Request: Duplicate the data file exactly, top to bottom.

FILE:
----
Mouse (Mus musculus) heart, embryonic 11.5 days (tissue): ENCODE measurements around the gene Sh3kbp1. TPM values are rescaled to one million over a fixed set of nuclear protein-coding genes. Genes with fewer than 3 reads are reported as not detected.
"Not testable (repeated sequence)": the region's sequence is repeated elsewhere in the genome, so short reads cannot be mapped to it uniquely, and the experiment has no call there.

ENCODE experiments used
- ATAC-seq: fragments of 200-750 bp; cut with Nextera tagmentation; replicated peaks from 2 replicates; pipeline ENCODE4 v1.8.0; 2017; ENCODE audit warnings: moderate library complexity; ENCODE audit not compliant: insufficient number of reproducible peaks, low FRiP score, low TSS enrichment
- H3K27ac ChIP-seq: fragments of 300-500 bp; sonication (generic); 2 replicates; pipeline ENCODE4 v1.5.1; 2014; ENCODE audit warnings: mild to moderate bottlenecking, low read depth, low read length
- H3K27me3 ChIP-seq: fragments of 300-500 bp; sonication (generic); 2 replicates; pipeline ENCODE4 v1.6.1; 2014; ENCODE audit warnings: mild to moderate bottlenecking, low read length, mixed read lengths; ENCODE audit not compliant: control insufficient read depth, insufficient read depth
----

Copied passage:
Mouse (Mus musculus) heart, embryonic 11.5 days (tissue): ENCODE measurements around the gene Sh3kbp1. TPM values are rescaled to one million over a fixed set of nuclear protein-coding genes. Genes with fewer than 3 reads are reported as not detected.
"Not testable (repeated sequence)": the region's sequence is repeated elsewhere in the genome, so short reads cannot be mapped to it uniquely, and the experiment has no call there.

ENCODE experiments used
- ATAC-seq: fragments of 200-750 bp; cut with Nextera tagmentation; replicated peaks from 2 replicates; pipeline ENCODE4 v1.8.0; 2017; ENCODE audit warnings: moderate library complexity; ENCODE audit not compliant: insufficient number of reproducible peaks, low FRiP score, low TSS enrichment
- H3K27ac ChIP-seq: fragments of 300-500 bp; sonication (generic); 2 replicates; pipeline ENCODE4 v1.5.1; 2014; ENCODE audit warnings: mild to moderate bottlenecking, low read depth, low read length
- H3K27me3 ChIP-seq: fragments of 300-500 bp; sonication (generic); 2 replicates; pipeline ENCODE4 v1.6.1; 2014; ENCODE audit warnings: mild to moderate bottlenecking, low read length, mixed read lengths; ENCODE audit not compliant: control insufficient read depth, insufficient read depth